Using crock-pot to reduce tomato sauce

MaterexDecember 30, 2011

Hopefully I'll soon have a decent tomato crop (I live in Florida). I'll be running them through a Victorio strainer.

My question is: Can I use my large, oval crock-pot to reduce sauce down instead of on the stove? Would I dare do it over-night? High or low temp? lid on, off, or just propped open a bit?

Your imput greatly appreciated....

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tracydr(9b)

I've done it. Last summer I put overnighted a crock pot full of sauce and ended up with the most amazing, thick rich sauce. At first, I thought I'd ruined it because it was so dark and looked so different but when I stirred it up, added a splash of red wine, OMG!
We're still eating off that batch. One little half pint will cover a half box of spaghetti and make the most amazing pasta. It did take a ton of tomatoes, though. I think I cooked it for about fourteen hours.
I'm growing more paste tomatoes this year so that it's easier to prepare and cook the sauce. We really enjoy sauce and salsa more than anything else. We like a few fresh tomatoes each day but want enough sauce/salsa to last all year.

    Bookmark   December 30, 2011 at 11:44PM
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Materex

to tracydr: Which setting did you use, high or low? With lid on/off? Thank-you for the quick (and possitive!) feedback. You and I may be on to something, I think LOTS of people want a non-scorcing, easy way of making sauce without a lot of personal attention and a high usage of electricity....even gas ain't cheap.

    Bookmark   December 31, 2011 at 2:02AM
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wertach zone 7-B SC

I made some this summer. I started off on high with the lid on. After it came up to temp I removed the lid and turned it on low. Turned out great!

    Bookmark   December 31, 2011 at 7:51AM
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tracydr(9b)

I used low setting and left the lid off so that the water could evaporate.
I've also used the oven and roasting pans on very low settings, if the crockpots are too small.

    Bookmark   December 31, 2011 at 6:58PM
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sautesmom

I think it would be great, on low. Every time I try and use my stovetop to reduce it down, my tomato sauce ends up tasting burnt. Since the crockpot is a "gentler" heat, it should be an excellent way to cook it down.

Let us know how it worked for you!

Carla in Sac

    Bookmark   December 31, 2011 at 11:03PM
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larryw(z6Ohio)

I never thought of using a crock-pot but I imagine it would work. However, it seems kinda small to handle a decent sized batch.

At least 15 years ago an Italian lady told me about using an electric roaster and I have been doing that ever since. NO MORE BURNED SAUCE!!!!!

Some details:

1) Skin and core the tomatoes first--cut them open to be sure there are no yucks inside.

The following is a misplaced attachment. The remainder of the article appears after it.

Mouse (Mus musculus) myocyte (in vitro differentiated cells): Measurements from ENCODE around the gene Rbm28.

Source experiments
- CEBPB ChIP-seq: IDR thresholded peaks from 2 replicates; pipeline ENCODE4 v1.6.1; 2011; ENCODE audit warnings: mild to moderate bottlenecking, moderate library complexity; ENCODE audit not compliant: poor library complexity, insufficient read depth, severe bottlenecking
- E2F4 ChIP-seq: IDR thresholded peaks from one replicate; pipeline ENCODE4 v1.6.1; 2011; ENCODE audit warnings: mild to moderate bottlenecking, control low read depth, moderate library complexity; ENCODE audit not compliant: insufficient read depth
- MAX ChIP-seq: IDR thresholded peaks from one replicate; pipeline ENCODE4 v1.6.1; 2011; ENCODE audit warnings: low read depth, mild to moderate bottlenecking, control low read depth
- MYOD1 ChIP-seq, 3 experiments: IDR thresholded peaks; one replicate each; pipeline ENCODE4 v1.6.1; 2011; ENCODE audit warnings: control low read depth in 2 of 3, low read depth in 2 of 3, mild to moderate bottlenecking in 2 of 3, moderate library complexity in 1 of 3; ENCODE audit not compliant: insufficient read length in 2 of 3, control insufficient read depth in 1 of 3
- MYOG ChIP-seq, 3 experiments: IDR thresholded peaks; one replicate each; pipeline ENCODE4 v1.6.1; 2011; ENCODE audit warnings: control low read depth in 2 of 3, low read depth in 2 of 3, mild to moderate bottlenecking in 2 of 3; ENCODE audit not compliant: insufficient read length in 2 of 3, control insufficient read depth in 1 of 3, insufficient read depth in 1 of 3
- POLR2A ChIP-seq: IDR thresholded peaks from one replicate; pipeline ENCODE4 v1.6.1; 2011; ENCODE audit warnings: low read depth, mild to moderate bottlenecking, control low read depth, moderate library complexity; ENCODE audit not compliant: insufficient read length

2) Cook up in a big pot and boil for at least 5 minutes
till the steam coming off the stewed tomatoes changes from a harsh smell to a sweet tomato smell.
3) Ladle into a blender and rev her up for about 15 to 20 seconds.
4) Pour the blender load into a hand cranked processing
strainer and turn the crank BACKWARDS, SO LIFTING THE SEEDS
UP OFF THE SCREEN INSTEAD OF FORCING THEM THROUGH. The
strained juice goes into the electric roaster and the seeds and small amount of tough pulp gets recycled to the garden.
5) Continue blender load after another until all the juice has been extracted. You will be impressed with how thick and creamy your juice is at this point--It is actually
as thick as any commercial juice on the market and is much more tasty. You can add a teaspoon of salt to each quart and a vitamin C tablet, process and can per standard procedures and enjoy as the finest juice possible. Note that if you throw some seeded hot peppers into the stewing
pot you will end up with something like snappy tom--but now on to sauce making.
6) I set my electric roaster thermostat at about 280; I
think you can piddle with this to match your unit to a good simmer rate. I also set a small electric fan next to the roaster to blow away the vapors and have found this cuts concentration time down considerably. A thick crust tends to form on the surface of the simmering sauce; I stir frequently to bust this up and it helps a great deal.
7) Before I turn the roaster on I measure the depth of the juice using a clean ruler. I concentrate to 1/2 that depth
to get the thickness of sauce I like. I find I can boil down a full roaster load to 1/2 depth in 4 to 6 hours.
8) Once your concentration is complete you can add into the roaster pan whatever flavorings/etc you desire to end up with your maranara or spaghetti sauce.
9) I then pressure can but one could also freeze if desired.

    Bookmark   January 5, 2012 at 8:37AM
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calliope(6)

Larry......thanks! I have been setting on crock pots the night before for sauces, and I process enormous amounts of tomatoes. Never thought of the roaster, but I have a big one and I'll try this next harvest.

    Bookmark   January 5, 2012 at 10:11PM
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